(Adds analysts' comments, other details)
By Purwa Khandelwal
BANGALORE, Oct 23 (Reuters) - Semiconductor maker Microchip Technology Inc (MCHP.O) said second-quarter earnings fell nearly 24 percent due to weakness in the U.S. housing and consumer markets.
The company, which makes embedded chips used in an array of gadgets such as keyless locks and garage door openers, said it sold its idle manufacturing facility in Puyallup, Washington for $30 million, resulting in a charge of 7.4 cents a share in the second quarter.
About 7 percent to 8 percent of the company's revenue is exposed to housing-related applications like garage door openers, irrigation systems, air conditioning systems, and white good products, Morgan Keegan analyst Harsh Kumar said by phone.
For the second quarter, the company posted net income of $60.7 million, or 27 cents a share, compared with $79.5 million, or 36 cents a share, a year ago.
Net sales fell 3.5 percent to $258.6 million.
For the quarter, analysts on average were expecting earnings of 35 cents a share, before exceptional items, on revenue of $259 million, according to Reuters Estimates.
In a statement, the company said sales in Asia were flat quarter-to-quarter, while the Americas region was down 1 percent sequentially.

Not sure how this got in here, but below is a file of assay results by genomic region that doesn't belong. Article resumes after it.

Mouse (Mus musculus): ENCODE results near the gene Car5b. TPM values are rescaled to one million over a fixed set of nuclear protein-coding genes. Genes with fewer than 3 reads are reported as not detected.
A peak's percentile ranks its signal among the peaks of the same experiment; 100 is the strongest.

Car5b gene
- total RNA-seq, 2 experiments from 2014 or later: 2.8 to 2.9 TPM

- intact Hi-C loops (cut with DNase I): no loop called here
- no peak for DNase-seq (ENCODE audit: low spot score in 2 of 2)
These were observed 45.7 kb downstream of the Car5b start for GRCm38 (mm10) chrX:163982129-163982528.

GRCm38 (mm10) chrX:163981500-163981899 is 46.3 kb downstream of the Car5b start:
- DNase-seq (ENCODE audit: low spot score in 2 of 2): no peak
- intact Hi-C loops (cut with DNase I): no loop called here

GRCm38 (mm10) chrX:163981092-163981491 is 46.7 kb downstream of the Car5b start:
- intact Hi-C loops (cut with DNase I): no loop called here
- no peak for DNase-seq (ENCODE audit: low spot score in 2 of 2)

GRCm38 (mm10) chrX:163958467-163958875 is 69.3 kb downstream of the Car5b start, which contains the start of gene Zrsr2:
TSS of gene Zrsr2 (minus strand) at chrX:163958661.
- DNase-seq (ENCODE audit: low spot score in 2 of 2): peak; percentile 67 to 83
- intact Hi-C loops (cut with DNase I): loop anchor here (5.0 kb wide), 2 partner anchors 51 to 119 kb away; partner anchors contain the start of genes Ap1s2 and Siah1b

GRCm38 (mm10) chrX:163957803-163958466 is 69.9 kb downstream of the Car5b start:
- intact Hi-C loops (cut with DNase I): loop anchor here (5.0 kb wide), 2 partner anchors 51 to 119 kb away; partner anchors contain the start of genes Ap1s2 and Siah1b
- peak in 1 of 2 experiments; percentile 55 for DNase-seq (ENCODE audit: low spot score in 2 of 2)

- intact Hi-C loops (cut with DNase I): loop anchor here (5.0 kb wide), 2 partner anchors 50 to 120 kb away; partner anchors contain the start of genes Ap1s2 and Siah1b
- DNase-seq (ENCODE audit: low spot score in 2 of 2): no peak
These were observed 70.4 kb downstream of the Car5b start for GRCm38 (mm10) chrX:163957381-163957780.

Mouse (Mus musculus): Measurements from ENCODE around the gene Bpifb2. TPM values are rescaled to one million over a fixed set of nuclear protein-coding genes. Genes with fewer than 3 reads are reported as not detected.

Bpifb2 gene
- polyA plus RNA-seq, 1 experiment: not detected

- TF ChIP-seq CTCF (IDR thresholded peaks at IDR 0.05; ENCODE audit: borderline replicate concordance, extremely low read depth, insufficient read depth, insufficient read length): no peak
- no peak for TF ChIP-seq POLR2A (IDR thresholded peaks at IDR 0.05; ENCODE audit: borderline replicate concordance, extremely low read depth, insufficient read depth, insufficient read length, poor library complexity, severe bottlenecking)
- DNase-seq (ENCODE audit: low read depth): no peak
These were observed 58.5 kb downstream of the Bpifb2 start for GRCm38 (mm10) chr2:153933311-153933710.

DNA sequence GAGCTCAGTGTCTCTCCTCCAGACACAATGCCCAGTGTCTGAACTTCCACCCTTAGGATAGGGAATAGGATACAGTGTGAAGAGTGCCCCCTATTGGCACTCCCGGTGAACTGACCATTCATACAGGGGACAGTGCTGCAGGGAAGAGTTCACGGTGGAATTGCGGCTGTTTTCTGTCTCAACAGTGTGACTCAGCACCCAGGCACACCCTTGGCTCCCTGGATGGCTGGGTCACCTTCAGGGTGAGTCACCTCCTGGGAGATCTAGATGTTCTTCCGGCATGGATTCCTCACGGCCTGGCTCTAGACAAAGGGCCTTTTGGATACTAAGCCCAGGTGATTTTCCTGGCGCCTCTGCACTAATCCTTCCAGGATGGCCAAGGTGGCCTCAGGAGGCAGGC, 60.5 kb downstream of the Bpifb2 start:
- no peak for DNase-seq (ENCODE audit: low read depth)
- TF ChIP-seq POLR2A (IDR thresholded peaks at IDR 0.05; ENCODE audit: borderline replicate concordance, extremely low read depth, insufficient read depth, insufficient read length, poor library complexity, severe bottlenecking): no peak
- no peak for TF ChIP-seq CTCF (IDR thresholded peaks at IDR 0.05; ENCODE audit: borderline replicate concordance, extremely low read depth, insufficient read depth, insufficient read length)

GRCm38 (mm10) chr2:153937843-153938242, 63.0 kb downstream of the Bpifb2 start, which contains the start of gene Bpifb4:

"The underlined theme is that the major geographies they serve, North America, Europe and Asia, are seeing a slowdown," Lehman Brothers analyst Romit Shah, who has a "hold" rating on the stock, said by phone.
Looking ahead, the Chandler, Arizona-based company expects third-quarter earnings of about 34 cents to 37 cents a share. Sales are expected to be flat to down 6 percent sequentially.
Excluding the effects of share-based compensation and a favorable tax settlement, it sees earnings of about 35 cents to 38 cents per share for the third quarter.
Analysts expect earnings of 34 cents a share, before exceptional items, on revenue of $252.4 million.
The company raised its cash dividend by 5.1 percent sequentially to 31 cents per share.
Shares of the company were up 0.1 percent in late electronic trade, after closing at $30.68 on the Nasdaq.
Recently, Caterpillar Inc (CAT.N) Chief Executive James Owens had said that the downturn in the U.S. housing market is the worst it has been since World War II and is likely to weaken further next year.
As for the semiconductor sector, Morgan Keegan analyst Kumar said at this point in time, Microchip is the only company that has come out publicly with its housing woes.
According to Shah, other semi-conductor companies which are exposed to housing-related problems are Fairchild Semiconductor International Inc FCS.N and International Rectifier Corp IRF.N.